…Atlantic Ocean to brew more potentially dangerous hurricanes
…For this year, large parts of Northern Hemisphere lands to be 1.4 degrees warmer
…Africa, already hit by $15bn climate cost, to come off worse than other regions
Ben Eguzozie, in Port Harcourt
A new World Meteorological Organization (WMO) forecast predicts that for the next several years there is a 90 per cent chance that the world will set yet another record for the hottest by the end of 2025, with the Atlantic Ocean to continue to brew more potentially dangerous hurricanes than it used to.
Additionally, meteorologists have said there is a 40 per cent chance that the world will get so hot in the next five years that it will temporarily push past the temperature limit the Paris Climate Agreement is trying to prevent.
For this year, the meteorologists say large parts of land in the Northern Hemisphere will be 1.4 degrees (0.8 degrees Celsius) warmer than recent decades and that the U.S. Southwest’s drought will continue, the Associated Press reported.
The 2015 Paris Climate Agreement set a goal of keeping warming to a few tenths of a degree warmer from now.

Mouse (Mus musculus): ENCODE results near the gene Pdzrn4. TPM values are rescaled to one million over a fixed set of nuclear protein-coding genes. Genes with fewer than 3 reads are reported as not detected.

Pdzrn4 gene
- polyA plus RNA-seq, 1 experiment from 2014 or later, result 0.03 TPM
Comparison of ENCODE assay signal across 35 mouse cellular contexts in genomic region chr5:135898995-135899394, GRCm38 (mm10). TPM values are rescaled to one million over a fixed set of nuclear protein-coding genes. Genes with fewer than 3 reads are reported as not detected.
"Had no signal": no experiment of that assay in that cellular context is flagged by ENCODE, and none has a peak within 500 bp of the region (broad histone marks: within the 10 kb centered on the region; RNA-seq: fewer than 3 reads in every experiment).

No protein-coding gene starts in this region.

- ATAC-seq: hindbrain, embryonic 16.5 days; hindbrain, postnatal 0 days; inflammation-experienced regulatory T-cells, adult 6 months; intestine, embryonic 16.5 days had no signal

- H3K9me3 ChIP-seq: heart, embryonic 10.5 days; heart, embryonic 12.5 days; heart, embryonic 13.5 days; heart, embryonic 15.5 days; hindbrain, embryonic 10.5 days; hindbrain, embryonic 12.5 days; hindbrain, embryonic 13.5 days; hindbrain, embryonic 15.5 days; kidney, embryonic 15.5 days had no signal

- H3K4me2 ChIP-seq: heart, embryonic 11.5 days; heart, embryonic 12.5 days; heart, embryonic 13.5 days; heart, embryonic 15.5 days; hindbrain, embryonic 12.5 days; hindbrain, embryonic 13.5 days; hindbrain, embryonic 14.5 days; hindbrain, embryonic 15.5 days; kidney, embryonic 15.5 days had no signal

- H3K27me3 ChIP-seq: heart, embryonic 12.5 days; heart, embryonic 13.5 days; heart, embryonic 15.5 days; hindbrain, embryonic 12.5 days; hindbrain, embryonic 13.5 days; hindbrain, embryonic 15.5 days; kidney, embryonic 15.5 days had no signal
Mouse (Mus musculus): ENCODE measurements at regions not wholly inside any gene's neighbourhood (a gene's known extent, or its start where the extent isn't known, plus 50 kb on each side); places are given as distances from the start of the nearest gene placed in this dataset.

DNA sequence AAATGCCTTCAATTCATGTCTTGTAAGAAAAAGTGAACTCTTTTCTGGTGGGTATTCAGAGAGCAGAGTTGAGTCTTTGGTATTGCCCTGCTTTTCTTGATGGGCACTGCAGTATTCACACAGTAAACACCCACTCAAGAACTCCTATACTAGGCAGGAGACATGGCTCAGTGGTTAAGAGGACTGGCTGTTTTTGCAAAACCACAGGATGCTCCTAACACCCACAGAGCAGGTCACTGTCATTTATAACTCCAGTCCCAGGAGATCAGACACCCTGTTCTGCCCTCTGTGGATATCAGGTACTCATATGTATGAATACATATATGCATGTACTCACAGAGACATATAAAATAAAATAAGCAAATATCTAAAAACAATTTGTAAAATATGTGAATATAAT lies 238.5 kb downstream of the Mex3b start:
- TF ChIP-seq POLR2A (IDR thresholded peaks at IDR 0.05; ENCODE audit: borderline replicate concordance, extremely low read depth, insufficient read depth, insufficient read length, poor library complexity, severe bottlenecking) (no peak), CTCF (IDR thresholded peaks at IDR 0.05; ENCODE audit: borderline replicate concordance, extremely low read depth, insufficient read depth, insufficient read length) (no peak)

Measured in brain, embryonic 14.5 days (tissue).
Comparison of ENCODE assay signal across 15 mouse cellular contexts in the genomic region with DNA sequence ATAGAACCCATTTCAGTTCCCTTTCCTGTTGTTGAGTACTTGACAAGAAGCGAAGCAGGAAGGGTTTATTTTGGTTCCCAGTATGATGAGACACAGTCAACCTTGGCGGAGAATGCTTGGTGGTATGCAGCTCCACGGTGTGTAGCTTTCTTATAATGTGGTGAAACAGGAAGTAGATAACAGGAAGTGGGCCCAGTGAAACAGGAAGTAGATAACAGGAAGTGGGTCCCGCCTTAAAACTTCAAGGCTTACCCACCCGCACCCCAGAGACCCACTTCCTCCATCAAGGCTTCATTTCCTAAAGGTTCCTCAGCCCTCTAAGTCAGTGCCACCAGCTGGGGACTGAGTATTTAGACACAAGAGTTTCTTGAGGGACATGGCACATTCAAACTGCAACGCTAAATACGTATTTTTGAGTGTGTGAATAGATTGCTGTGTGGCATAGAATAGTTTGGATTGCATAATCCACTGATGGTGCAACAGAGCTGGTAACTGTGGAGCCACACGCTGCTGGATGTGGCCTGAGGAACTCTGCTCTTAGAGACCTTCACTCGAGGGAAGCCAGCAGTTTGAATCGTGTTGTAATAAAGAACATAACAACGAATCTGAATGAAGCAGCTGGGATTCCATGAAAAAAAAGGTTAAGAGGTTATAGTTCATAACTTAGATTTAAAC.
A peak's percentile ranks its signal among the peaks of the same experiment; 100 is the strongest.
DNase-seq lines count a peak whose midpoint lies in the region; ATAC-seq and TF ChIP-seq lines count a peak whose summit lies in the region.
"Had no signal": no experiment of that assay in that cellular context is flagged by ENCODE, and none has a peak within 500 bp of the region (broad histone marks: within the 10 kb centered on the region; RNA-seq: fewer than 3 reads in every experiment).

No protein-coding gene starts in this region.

The report said there is a 40% chance that at least one of the next five years will be 1.5 degrees Celsius (2.7 degrees Fahrenheit) higher than pre-industrial times — the more stringent of two Paris goals.
Already, the world is 1.2 degrees Celsius (2.2 degrees Fahrenheit) warmer than pre-industrial times.
Last year, the same meteorological group forecasted a 20 per cent chance of warmness happening.
Analysts adduce that the doubling of the odds is due to improvements in technology that show the world has “actually warmed more than we thought already.”
Leon Hermanson, a climate scientist at the United Kingdom’s Meteorological Centre explained that the forecast situation is more so, due to the casually-monitored polar regions.
“It’s a warning that we need to take strong action,” Hermanson told The Associated Press.
If the forecasts manifest, then Africa, a continent though the least Greenhouse Gas (GHG) emitter, will be potentially worse off than all other regions of the world. The continent is already hit by $15 billion climate cost annually, according to the African Development Bank (AfDB) evaluations; with the International Monetary Fund (IMF) predicting that the cost would increase to $50 billion by 2040.
Meanwhile, Michael Mann, Pennsylvania State University climate scientist, who wasn’t part of the new meteorological report, said he is “almost certain” that the world will exceed the Paris warming threshold at least once in the next few years.
But Mann said one or two years above 1.5 degrees Celsius (2.7 degrees Fahrenheit) isn’t as worrisome as when the overall trend of temperatures stays above that level.
“That won’t happen probably for decades and could still be prevented,” Mann said.